Senior Travelers Enchanted with Cote Fleurie

Jan 11th, 2011 | By James E Becker | Category: Senior Travel

I do enjoy writing blogs for seniors on cities that I have personally visited, especially in France.  35+ years in the classroom as an instructor of French does make a difference. La Côte Fleurie (The Flowered Coast) is part of the Lower Normandy coast on the English Channel in the North of the Pays d’Auge, it constitutes the Eastern coast of the department Calvados. The name is a reference to the green and flowered countryside of the country lying beyond the coastal hills and to the numerous resorts along the coast.

Here lies Honfleur. Its 8,177 inhabitants are called Honfleurais. Honfleur is in the Norman département of Calvados, located on the southern bank of the estuary of the Seine, across from le Havre. Timber-framed houses and ancient forged-iron signs encompass Le Vieux Port.  The Old Port is still active as a fishing port and marina and the town has preserved many historic and traditional buildings and houses. It is neat to be here with the tide is coming in or going out and watch the boats rise and fall.

At one end of the Old Dock stands an odd-looking stone building called the Lieutenancy. The name refers to the 17th century when the King’s Lieutenant used this building as place of residence. It is today the only remnant left from the ancient rampart largely altered during the 16th and the 17th centuries. To prevent any boat from getting into the Old Dock at night, chains were drawn across the entrance between the Lieutenancy and a Tower built opposite the present bridge. It is one of the most attractive buildings  in the city. Here I discovered a  plaque on the wall commemorating the departure of Champlain departing for  Canada in 1608 that led to the foundation of Quebec. Gives you some idea of the age of the port.  “A ravishing port full of masts and sails, crowned with green hills and surrounded by narrow houses,” wrote Victor Hugo in the 19th century. He is “My Man” as I did my MA thesis at the Sorbonne on Hugo a “few years back.”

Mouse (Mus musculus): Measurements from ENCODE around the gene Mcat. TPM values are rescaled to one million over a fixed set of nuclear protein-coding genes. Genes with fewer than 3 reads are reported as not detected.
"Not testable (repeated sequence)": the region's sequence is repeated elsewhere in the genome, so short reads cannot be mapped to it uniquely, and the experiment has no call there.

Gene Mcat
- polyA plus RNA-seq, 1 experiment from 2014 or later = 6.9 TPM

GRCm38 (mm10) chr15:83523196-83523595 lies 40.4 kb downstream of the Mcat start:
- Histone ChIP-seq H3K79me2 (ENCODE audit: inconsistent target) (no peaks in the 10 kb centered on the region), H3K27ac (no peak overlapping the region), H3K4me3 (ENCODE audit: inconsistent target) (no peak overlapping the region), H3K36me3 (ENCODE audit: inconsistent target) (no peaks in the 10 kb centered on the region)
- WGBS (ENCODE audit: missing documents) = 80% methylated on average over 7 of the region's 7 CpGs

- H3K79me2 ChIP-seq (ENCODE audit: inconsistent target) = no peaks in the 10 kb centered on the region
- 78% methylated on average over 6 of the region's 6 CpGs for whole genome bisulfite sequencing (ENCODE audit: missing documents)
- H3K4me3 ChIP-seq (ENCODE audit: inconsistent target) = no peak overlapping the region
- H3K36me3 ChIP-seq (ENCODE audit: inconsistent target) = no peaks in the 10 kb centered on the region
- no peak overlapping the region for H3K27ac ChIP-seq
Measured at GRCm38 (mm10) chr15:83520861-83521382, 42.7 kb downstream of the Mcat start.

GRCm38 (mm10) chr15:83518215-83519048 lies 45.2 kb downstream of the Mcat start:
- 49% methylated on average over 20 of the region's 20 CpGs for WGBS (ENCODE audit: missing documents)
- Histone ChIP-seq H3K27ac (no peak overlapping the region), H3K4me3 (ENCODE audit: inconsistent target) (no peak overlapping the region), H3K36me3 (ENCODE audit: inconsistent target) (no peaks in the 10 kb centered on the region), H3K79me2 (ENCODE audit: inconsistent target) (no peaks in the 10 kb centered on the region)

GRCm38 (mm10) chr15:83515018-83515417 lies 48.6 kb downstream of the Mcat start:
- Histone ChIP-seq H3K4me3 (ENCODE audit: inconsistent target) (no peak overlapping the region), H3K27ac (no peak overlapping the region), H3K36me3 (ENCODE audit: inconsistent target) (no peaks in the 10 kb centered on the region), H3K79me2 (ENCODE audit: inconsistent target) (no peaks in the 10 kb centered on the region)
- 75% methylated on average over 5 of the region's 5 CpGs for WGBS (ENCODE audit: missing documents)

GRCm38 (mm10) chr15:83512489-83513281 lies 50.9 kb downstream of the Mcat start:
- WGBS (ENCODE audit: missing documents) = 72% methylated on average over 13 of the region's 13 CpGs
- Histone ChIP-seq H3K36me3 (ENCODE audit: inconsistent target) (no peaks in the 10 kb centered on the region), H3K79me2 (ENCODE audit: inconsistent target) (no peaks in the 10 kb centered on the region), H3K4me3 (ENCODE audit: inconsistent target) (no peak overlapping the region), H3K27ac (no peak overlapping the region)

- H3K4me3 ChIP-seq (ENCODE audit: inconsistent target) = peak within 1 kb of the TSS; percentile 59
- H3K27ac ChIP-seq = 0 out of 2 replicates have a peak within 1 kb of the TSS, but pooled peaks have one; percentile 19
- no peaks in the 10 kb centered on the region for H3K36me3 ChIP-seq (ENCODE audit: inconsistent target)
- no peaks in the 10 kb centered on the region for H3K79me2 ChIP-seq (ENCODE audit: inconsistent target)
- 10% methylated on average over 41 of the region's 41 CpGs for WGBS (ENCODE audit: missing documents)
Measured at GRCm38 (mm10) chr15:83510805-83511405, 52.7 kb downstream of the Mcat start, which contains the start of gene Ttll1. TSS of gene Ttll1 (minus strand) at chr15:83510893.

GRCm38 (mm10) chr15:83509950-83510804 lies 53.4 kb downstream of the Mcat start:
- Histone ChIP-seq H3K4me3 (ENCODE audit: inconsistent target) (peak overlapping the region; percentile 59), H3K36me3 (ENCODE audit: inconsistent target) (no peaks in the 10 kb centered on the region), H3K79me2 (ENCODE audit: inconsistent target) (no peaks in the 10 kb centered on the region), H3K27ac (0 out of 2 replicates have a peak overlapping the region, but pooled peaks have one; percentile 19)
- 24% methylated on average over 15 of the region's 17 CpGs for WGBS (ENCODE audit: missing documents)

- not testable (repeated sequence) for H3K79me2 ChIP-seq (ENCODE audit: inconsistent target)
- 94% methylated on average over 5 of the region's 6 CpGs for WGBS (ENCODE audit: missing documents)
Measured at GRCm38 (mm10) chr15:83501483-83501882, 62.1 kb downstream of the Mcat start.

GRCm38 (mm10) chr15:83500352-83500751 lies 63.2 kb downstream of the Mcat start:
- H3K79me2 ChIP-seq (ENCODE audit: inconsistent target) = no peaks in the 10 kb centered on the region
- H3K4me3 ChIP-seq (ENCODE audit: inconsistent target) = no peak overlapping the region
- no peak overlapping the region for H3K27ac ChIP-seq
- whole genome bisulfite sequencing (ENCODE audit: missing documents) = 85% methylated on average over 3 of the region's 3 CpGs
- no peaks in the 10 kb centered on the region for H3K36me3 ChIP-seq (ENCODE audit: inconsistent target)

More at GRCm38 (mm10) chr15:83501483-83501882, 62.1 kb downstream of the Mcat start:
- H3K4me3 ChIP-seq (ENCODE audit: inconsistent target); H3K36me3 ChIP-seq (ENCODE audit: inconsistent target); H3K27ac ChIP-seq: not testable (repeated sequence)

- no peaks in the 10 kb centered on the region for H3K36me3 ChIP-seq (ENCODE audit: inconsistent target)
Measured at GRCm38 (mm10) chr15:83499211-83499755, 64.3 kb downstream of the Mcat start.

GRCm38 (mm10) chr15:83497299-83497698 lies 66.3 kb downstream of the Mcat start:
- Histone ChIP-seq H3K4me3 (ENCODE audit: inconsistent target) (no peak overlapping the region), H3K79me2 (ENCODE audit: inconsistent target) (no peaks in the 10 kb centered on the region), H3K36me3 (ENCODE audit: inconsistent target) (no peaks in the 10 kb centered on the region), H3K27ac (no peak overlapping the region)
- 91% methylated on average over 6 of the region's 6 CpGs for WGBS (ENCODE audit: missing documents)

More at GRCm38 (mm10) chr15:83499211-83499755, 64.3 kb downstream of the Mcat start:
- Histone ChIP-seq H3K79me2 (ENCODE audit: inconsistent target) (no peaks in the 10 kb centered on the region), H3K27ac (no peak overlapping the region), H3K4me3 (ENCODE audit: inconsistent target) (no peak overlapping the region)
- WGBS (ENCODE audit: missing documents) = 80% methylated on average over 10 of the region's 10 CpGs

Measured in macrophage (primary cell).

Honfleur stands apart as the region’s “cultural heart.”  This picturesque port has a “spider web of cobbled streets” and restaurants that feature “le cidre bouché” and “crêpes normandes“.  The port was the favorite haunt of Dufy, Monet, Boudin, Courbet and a host of other impressionist artists forming the école de Honfleur (Honfleur school).  It is easy to see why they were attracted to Honfleur. I recall watching an artist painting a port scene. I asked him if I could take his picture. “Certainly,” he said…”Please go ahead. Most tourists never ask.” 

In Honfleur you will find a major attraction called Sainte-Catherine church, which has a bell-tower separate from the principal building.  It is the largest church made out of wood in all of France.  It is a miracle that it has not burned to the ground being made entirely of wood. Do go inside. You will find ship replicas that were lost at sea hanging from the ceiling and walls just as one finds all along the coast of Brittany.

Between Honfleur and Cabourg, the Norman coastline becomes a playground: resorts, casinos, watersports, sunshine, sandy beaches backed by wooded hills. It all started in Trouville, which triggered the 19th-century rage for sea bathing. Next comes racy, romantic Deauville – created in the 1860s by a trio of wealthy entrepreneurs, embellished in 1910 with boardwalk, casino and racecourse. Deauville is the most glamorous seaside resort of Western France. It is one the favorite resorts for well off Parisians. The name symbolizes elegance, prestige and sophistication. Just a few of the nicknames of the town are “The City of the Horse” and “Gateway to Calvados”.  Closeby near the Atlantic coast one finds the well-known Normand cities of Cabourg, Houlgate, Villiers-Sur-Mer, Trouville, and Cricqueboeuf. 

If you can read some French, the Office du Tourisme has great information. Trip Advisor provides just about anything else you might need or want to know prior to your visit.  So seniors, take me up on my invitation to visit Honfleur.  Best yet, spend an entire day on site. I met three ladies in Provence who spent one entire week visiting just one village per day and then back to their hotel.  Great way to soak up the “couleur locale” as it is called in French.  jeb



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